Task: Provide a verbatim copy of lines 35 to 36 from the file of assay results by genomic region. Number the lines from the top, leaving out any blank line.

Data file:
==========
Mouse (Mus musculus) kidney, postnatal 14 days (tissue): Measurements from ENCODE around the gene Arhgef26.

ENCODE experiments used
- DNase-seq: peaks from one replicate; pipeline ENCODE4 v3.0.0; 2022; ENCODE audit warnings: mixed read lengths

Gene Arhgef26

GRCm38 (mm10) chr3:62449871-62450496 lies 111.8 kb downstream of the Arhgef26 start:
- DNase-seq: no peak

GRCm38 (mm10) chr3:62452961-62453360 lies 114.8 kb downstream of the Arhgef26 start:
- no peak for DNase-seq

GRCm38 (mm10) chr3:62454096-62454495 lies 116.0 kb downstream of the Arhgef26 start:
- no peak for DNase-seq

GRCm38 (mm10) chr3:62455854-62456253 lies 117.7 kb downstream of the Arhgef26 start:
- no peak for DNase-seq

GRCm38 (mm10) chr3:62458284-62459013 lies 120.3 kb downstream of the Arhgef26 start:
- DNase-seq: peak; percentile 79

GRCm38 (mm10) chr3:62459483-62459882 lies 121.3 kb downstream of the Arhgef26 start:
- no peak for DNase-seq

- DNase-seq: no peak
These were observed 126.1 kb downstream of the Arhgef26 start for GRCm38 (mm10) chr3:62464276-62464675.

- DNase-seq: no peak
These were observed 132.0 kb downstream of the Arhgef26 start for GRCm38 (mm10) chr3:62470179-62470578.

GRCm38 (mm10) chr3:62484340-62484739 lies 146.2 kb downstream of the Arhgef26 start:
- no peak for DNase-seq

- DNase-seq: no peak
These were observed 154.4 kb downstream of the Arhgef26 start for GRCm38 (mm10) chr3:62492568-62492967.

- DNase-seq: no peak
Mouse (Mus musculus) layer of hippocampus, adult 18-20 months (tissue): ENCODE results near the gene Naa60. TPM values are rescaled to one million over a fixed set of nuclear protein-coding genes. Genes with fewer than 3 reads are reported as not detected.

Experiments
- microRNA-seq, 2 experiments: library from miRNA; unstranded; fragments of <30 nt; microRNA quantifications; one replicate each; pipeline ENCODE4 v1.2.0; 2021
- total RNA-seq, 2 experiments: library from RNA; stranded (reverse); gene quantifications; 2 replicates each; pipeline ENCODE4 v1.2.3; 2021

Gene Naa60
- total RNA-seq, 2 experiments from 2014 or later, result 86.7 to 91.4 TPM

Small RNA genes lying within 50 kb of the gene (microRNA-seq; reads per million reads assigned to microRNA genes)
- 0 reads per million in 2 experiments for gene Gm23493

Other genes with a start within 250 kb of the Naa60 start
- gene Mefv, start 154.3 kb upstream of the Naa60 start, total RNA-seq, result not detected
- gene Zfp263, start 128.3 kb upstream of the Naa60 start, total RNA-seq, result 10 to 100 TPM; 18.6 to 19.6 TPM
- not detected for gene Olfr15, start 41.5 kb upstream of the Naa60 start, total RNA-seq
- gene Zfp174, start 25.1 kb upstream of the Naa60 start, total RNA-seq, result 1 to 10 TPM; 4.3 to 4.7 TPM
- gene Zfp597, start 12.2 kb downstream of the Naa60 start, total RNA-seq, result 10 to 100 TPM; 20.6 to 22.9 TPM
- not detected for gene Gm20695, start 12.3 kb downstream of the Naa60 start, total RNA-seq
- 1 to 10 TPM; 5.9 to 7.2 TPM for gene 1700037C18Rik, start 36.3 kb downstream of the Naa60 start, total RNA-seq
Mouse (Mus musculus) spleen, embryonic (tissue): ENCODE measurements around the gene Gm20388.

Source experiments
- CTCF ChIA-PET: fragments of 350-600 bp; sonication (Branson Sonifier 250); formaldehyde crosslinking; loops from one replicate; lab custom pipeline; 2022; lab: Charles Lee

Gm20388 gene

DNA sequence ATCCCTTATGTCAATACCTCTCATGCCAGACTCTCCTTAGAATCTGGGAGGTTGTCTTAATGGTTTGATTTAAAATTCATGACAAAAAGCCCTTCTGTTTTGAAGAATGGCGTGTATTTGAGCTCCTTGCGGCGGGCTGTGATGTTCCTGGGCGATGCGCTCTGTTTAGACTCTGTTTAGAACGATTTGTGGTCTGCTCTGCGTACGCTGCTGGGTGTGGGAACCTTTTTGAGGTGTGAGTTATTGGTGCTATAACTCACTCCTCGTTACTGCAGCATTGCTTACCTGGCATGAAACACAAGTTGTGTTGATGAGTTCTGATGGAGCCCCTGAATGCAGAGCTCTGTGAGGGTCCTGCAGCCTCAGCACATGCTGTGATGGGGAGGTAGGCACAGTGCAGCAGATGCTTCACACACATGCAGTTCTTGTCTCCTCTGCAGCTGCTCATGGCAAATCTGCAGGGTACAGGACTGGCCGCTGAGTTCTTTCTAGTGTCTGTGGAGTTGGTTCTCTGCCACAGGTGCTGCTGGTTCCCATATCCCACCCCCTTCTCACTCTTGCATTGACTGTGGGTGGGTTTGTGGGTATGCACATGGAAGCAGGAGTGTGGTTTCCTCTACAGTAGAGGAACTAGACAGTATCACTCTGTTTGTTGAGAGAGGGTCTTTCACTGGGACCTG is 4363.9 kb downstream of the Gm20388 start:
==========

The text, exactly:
- gene Mefv, start 154.3 kb upstream of the Naa60 start, total RNA-seq, result not detected
- gene Zfp263, start 128.3 kb upstream of the Naa60 start, total RNA-seq, result 10 to 100 TPM; 18.6 to 19.6 TPM